This is a follow up of my previous impression a few weeks ago, concerning the development of an offshore charging station for the vessels. This was a joint venture between Maersk and Ørsted and it was called the Stillstorm. In January this year, the Maersk Supply Service partnered up with Ørsted and launched Stillstrom (‘quiet power’ in Danish) to demonstrate the world’s first full-scale offshore charging station for vessels at an offshore wind farm in the third quarter of this year. Stillstrom is owned by Maersk Supply Service and receives financial support from the Danish Maritime Fund and the Energy Technology Development and Demonstration Program (EUDP). The company is also working with offshore wind power giant Ørsted on the first full-scale demonstration of a charging buoy to power one of its service operation vessels (SOVs) overnight.
This impression is about the employment of this off shore charging station at one of the ports in Scotland. AP Moller-Maersk’s offshore charging spinout, Stillstrom, is partnering with the Port of Aberdeen on a groundbreaking project to reduce emissions from ships waiting outside the port. As part of the MoU, the partners will conduct a collective feasibility study this year with the goals of developing a roadmap for the potential introduction of offshore charging infrastructure at the Port of Aberdeen. Developed in-house by Maersk Supply Services, the Stilstrom concept provides ships with a platform to harness power from offshore wind or grid power, eliminating the need for ships to consume fossil fuels when idling. This product also allows charging of suitable vessel battery packs. The concept of off shore vessel charging was introduced by Maersk when the company said it had joined forces with the offshore wind major Ørsted to test a prototype buoy that will act as both a safe mooring point and a charging station for vessels on one of Ørsted’s offshore wind farms.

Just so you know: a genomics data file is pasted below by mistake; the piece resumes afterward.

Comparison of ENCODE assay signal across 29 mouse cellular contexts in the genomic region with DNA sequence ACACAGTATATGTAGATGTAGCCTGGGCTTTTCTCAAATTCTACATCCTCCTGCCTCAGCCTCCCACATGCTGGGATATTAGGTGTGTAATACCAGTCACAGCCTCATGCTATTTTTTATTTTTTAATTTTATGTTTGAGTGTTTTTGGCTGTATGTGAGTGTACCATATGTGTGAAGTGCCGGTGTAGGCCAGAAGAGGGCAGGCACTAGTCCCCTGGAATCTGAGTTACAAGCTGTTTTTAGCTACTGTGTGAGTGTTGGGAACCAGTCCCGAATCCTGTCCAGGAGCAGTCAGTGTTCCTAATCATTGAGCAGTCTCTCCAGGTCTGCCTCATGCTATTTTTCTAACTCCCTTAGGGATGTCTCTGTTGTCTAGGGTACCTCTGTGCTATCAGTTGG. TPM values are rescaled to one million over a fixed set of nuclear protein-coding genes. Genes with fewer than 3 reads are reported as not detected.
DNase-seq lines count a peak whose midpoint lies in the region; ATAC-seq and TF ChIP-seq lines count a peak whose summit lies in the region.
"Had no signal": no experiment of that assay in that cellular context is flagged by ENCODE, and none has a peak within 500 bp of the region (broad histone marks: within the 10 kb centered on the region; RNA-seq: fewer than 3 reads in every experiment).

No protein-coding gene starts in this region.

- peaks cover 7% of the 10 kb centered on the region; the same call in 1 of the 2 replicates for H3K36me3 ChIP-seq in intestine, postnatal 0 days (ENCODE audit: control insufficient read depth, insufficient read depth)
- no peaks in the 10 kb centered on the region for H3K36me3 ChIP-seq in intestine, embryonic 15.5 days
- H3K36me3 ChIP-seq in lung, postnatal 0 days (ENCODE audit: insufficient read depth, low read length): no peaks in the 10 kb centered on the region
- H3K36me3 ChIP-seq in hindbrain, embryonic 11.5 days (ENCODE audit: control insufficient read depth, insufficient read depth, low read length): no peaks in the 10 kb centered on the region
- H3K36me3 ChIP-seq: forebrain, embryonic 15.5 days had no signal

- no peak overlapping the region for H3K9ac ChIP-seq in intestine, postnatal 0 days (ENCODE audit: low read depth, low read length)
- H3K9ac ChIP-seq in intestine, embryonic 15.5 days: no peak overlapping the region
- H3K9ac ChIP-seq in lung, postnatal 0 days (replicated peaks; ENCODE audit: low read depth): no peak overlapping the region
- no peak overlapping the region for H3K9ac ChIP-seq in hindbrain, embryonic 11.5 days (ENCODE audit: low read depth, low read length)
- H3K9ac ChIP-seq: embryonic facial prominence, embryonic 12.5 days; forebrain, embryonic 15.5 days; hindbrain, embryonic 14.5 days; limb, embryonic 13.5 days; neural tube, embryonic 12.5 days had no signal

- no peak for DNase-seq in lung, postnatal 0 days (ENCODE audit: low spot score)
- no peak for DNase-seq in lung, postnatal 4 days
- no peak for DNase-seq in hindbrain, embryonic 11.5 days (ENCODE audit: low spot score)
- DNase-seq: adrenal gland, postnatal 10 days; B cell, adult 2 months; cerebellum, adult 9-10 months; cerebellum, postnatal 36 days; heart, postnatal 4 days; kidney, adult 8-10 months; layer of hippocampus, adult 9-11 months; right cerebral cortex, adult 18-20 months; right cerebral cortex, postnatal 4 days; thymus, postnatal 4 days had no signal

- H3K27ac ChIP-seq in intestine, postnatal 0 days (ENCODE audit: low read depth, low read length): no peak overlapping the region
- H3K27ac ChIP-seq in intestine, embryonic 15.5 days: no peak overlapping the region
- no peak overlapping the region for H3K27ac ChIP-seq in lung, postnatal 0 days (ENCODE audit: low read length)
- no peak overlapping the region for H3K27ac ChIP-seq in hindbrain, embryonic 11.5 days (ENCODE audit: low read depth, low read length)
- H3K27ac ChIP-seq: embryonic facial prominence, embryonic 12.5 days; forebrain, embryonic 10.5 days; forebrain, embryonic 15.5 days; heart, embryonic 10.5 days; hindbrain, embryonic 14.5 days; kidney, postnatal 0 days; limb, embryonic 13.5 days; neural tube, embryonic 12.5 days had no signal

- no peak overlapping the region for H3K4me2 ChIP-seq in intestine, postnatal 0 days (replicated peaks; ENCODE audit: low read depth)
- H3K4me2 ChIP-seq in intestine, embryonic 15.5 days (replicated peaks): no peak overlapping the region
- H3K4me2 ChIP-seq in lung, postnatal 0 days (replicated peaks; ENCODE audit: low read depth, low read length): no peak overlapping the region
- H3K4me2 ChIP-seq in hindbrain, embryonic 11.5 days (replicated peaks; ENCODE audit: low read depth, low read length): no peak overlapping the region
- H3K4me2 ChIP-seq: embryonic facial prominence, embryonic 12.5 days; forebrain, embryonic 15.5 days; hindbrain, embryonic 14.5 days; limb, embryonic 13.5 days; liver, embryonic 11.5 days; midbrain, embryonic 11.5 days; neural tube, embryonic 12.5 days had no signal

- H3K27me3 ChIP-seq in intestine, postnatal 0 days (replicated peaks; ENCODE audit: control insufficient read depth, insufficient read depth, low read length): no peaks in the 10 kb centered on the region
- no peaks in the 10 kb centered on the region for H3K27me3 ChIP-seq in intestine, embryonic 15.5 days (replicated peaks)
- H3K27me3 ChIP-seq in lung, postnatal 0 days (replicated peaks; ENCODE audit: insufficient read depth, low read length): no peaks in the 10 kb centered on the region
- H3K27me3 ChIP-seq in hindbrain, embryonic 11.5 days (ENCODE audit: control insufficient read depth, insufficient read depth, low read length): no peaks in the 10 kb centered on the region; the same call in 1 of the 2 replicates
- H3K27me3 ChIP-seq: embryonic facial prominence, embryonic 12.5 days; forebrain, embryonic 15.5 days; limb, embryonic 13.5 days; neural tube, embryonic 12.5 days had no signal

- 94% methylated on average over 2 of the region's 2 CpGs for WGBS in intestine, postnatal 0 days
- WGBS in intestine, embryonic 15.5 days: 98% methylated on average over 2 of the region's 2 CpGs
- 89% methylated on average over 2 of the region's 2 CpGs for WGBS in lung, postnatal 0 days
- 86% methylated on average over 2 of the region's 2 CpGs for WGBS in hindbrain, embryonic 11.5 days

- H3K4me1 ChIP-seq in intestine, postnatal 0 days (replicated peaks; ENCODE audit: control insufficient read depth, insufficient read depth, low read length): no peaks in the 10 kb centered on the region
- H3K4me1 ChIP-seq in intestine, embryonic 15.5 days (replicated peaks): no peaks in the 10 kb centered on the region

The establishment of off shore wind farms for vessel charging can be of great importance for electric vehicles that are destined for long journeys. One of the limitation of wide spread use of vessel charging was the inability to charge the batteries while at the sea as it was only possible to get the batteries charged while docked at the port. In addition to this there will be a marked reductions in the emissions of auxiliary engines as the ships will not have to turn to the engines for the provision of power when the charged batteries run out. Testing the use of these off shore wind farms at the port of Aberdeen will provide an in depth analysis of the feasibility and limitations of the incorporation of off shore wind in vessel charging.
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